Since 2006, WordCamps have served as a means for WordPress users to meet and share ideas worldwide. Over that past six-plus years, there have been a total of 207 WordCamps held in 38 countries across all continents except Antarctica. WordCamp Central Coordinator Andrea Middleton posted last week that the current Guidelines (published in April 2011) are up for revision. So far, The group formed to review the procedures surrounding WordCamps has come up with a survey draft which has been distributed to past organizers for feedback. The deadline for submitting replies to the survey is at the end of this month.
As of February 15th, the Review WordCamp Guidelines subcommittee had received 48 replies to its survey. Preliminary data shows that 46% of the answered forms came from new respondents while 29% of the organizers queries continue to participate in event planning. Upon analyzing the data, the subcommittee will aim to identify “pain points” and categorize topics in order to go over open-ended solutions and innovate where necessary. The final results of the survey are scheduled to be posted on March 1st.
Survey Responses Needed
Andrea Middleton of WordCamp Central (pictured) asked current and past event organizers to take a few moments to fill out the questionnaire last week, stating that “if you are a WordCamp organizer and have NOT received an invitation to take the Review Guidelines Survey, please comment on this post, and [the subcommittee] will send you the link. All members of a WordCamp organizing team can take the survey, but the survey is restricted to past or present WordCamp organizers. It’s not required, but at the end of the survey, the group does ask for an email address so they can contact respondents directly with further questions.”
There are 11 WordCamps programmed to take place between now and the end of April, with the next one set for February 20th in Jerusalem, Israel (see details here). Other cities include Pune (India), Atlanta, Copenhagen, San Diego, Miami, Seoul, Nashville, Melbourne, Ottawa, and Reno.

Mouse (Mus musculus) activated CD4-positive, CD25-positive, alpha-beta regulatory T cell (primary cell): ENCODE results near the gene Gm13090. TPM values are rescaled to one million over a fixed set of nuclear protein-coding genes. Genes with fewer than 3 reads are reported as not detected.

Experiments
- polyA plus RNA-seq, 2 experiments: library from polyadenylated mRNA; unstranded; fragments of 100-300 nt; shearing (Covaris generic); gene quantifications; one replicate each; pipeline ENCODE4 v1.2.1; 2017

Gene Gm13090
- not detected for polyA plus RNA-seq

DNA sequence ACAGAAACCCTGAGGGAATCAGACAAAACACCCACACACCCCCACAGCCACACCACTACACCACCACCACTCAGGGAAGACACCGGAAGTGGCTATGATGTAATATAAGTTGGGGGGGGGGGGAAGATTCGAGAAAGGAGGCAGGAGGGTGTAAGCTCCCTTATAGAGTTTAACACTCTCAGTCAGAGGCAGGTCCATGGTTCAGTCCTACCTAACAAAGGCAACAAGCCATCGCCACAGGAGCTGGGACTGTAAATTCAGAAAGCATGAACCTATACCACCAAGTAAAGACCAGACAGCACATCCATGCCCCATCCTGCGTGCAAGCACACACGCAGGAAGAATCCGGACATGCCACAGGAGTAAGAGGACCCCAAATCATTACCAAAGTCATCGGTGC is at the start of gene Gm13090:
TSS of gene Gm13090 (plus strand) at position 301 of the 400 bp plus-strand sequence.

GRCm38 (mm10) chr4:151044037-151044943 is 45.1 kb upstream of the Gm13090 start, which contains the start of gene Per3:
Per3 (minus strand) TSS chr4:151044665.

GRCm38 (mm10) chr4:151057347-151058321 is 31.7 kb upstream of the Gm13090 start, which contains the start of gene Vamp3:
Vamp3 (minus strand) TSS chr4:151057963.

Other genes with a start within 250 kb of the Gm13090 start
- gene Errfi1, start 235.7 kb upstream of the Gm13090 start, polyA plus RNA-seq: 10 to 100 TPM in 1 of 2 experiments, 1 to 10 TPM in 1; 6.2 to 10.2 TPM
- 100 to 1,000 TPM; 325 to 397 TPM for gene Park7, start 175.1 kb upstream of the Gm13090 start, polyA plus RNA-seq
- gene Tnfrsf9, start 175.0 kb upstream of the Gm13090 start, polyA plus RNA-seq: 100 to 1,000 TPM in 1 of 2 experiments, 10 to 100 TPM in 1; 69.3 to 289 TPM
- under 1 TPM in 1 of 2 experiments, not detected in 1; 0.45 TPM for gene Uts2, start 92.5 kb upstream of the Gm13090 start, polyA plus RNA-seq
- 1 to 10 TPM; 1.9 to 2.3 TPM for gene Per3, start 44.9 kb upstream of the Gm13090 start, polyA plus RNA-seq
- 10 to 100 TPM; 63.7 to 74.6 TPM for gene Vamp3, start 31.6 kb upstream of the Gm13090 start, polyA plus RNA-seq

Automattic Founder Matt Mullenweg organized the inaugural WordCamp in San Francisco back in 2006, and now there are more than 60 events annually. There is also a meeting set for July 13th-14th in the United Kingdom (Windsor).
Importance Of Constant Feedback
Due to the globalized nature of WordCamps, it is often essential that organizers provide feedback as consistently as possible. Some attendees are only able to show up at one event per year; meaning that a uniformed presentation process can often result in the highest quality of audio-visual brainstorming/idea sharing. This allows those who make the meetings to improvise on new template designs, mobile device focus, and programming and take what they’ve learned back to their home office or company.
Because of its open source status, anyone can collaborate on a WordPress project and share progress via the cloud through spreadsheets and applications with real-time storage capabilities.
WordCamps: What To Expect
If you’ve never attended a WordCamp before, there is an entire page dedicated to letting new attendees know what to expect. “The content of sessions is firmly focused on using and developing for WordPress. Issues around blogging, business, and social media that are related to WordPress use may be included, but the bulk of the program (at least 80%) is specifically about WordPress. The use of the WordCamp name indicates that it is a standalone event dedicated to WordPress, and to prevent confusion, WordPress ‘tracks’ within larger events such as BarCamp or other conferences are no longer called WordCamps,” reads one excerpt from the official explanation page.
Tickets to events generally cost $40 or less for two-day access thanks to corporate sponsors and donations. To find out more about how to participate in an official WordCamp in your area, visit the upcoming schedule page.